An Instructor at Diboll with a Real Passion to Help Incarcerated Men Improve

Video Recorded Before COVID

“At one time people thought, and rightly so, that a GED was about a tenth grade-level achievement. That’s not true anymore,” says Diboll Correctional Center Instructor Sherri Hess. “The GED test that my students are taking now is a college readiness test.”

Sherri is adamant about her team’s commitment to helping people turn their lives around.

“Our teachers are great; our teachers are actually running what amounts to a little red schoolhouse. They are customizing the lessons to what the students need at their level. So, it is a daunting task for our teachers, but it’s also very rewarding…I have a heart for the underdog, and I know that a lot of my students…a lot of offenders here in corrections probably did not have a great deal of positive experiences in an education setting.”
She explains how students sometimes lose focus and how she helps get them back on track.

“Whenever my students get discouraged, I do try to counsel with them to keep their eye on their prize and to use their time wisely.”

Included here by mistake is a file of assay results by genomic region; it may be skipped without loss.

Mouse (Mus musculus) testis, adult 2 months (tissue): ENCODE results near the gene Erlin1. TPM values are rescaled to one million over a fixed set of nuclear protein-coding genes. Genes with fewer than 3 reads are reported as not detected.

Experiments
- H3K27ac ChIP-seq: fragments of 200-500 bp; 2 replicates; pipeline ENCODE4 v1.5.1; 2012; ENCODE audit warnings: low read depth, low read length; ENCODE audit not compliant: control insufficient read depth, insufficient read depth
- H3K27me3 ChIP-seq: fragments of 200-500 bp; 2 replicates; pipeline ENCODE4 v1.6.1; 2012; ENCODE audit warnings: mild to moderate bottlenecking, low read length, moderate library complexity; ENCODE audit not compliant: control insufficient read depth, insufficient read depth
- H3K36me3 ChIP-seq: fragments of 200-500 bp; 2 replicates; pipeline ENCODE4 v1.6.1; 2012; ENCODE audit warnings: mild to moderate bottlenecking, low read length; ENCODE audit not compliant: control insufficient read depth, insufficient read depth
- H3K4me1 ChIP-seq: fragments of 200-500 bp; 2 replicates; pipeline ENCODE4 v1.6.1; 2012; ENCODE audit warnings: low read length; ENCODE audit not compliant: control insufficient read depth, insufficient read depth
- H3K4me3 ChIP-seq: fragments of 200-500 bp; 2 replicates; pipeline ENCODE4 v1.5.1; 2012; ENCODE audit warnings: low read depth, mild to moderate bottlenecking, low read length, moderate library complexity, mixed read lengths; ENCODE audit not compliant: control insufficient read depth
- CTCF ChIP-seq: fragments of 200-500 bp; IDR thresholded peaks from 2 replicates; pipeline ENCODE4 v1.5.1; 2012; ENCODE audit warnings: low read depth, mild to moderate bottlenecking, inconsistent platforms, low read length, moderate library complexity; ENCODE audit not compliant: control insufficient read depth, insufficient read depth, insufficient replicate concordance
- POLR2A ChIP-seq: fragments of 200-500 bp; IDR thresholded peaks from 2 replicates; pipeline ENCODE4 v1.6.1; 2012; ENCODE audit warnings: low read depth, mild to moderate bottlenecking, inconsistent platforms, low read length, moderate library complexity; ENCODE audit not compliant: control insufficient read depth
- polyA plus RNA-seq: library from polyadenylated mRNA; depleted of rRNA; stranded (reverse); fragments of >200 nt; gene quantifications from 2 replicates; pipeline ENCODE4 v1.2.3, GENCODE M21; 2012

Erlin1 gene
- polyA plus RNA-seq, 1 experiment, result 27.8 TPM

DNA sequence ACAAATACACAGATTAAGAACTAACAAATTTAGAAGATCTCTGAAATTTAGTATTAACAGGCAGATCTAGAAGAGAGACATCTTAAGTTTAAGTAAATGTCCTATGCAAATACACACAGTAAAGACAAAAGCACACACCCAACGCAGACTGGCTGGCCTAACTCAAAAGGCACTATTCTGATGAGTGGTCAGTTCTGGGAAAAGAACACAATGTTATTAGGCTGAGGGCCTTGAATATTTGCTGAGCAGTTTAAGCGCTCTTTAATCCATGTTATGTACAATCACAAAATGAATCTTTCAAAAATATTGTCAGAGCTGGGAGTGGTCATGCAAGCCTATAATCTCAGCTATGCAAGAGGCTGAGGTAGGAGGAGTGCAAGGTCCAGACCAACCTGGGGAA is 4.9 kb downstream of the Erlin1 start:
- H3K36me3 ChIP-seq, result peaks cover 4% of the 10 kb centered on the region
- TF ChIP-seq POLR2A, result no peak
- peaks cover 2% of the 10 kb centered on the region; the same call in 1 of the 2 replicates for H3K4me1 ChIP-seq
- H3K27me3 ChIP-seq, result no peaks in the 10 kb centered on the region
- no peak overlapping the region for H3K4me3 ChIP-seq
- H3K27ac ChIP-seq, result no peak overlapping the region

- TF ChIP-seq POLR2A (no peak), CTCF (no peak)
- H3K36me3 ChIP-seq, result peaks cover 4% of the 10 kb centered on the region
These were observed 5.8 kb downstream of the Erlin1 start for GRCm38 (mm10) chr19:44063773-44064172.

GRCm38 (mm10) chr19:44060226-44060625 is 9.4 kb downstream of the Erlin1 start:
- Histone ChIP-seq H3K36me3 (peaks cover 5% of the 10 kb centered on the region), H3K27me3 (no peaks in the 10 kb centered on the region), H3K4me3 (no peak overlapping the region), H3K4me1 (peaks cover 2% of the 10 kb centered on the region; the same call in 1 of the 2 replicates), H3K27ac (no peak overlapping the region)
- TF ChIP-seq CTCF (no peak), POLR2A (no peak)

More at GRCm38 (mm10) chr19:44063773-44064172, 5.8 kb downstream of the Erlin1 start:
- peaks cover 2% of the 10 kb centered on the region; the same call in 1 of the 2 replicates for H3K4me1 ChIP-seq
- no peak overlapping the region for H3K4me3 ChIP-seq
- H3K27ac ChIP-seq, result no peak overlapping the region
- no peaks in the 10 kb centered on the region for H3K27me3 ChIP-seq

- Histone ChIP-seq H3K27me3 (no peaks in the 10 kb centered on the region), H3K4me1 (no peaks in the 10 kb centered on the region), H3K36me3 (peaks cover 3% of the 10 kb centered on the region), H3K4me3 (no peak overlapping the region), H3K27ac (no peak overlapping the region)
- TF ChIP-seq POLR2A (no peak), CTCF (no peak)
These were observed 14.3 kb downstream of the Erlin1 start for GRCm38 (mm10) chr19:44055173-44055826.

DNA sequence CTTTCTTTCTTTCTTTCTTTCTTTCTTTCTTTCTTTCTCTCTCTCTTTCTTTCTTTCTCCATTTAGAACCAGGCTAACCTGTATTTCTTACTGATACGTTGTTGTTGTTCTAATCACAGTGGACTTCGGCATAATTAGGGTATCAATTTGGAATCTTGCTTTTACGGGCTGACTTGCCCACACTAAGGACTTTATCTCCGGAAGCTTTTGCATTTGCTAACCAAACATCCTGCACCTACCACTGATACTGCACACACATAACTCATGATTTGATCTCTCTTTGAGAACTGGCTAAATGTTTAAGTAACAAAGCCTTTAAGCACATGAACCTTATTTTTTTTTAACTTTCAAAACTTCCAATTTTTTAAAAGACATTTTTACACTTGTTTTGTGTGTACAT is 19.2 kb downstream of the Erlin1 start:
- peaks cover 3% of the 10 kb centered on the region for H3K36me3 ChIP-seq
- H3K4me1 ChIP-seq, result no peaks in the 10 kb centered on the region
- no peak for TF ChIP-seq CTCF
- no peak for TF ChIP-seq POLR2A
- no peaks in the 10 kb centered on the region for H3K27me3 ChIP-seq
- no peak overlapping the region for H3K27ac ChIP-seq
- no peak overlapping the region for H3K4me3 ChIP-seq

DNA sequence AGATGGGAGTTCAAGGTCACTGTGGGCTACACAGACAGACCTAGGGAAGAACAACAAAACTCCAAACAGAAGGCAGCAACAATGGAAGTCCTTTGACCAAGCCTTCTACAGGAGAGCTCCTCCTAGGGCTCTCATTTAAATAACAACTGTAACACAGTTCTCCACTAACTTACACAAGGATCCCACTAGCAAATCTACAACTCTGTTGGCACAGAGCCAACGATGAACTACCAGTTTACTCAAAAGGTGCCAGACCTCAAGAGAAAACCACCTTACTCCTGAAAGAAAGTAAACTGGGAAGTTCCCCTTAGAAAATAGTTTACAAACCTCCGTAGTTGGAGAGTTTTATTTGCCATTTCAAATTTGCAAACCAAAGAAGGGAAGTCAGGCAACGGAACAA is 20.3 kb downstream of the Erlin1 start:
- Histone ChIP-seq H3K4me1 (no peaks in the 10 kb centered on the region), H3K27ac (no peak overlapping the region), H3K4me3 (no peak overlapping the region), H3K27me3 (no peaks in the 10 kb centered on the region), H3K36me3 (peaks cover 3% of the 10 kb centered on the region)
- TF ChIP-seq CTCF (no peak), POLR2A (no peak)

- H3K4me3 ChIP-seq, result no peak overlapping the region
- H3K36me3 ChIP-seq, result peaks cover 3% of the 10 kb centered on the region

One of her students, Milton Williams, explains how the classes have helped him find hope.

“I feel great, it feels amazing.  It’s really exciting.  Once you get it, you’re like ‘yes, I did it, I completed something’…I just got my GED, and now I’m taking a little trade course, VoTech…just keep climbing that ladder to help me for when I get out.”

Travis Deaton says his path wasn’t easy either, but it’s been worth it.

“It’s a big step forward, because I quit school in 7th grade. So, me being able to come back and get my GED opened so many doors…Yeah, it was very difficult, but if you study and you do everything that you’re supposed to do, with the help of these teachers, it’s all possible…I got six months left until I’m out.  Upon getting out, I’m trying to get everything where I can go to college, and just get more education, so I can move on from there.”

“I come out of a high school education setting,” concludes Sherri Hess. “I’ve taught high school for a number of years.  But my heart is here.  I want to see these men succeed.”

About Diboll Correctional Center

Diboll Correctional Center is accredited by the American Correctional Association—
achieving 100% compliance for both mandatory and non-mandatory standards in
its most recent audit. Other accreditations and certifications include the Correctional
Education Association and the Prison Rape Elimination Act (PREA).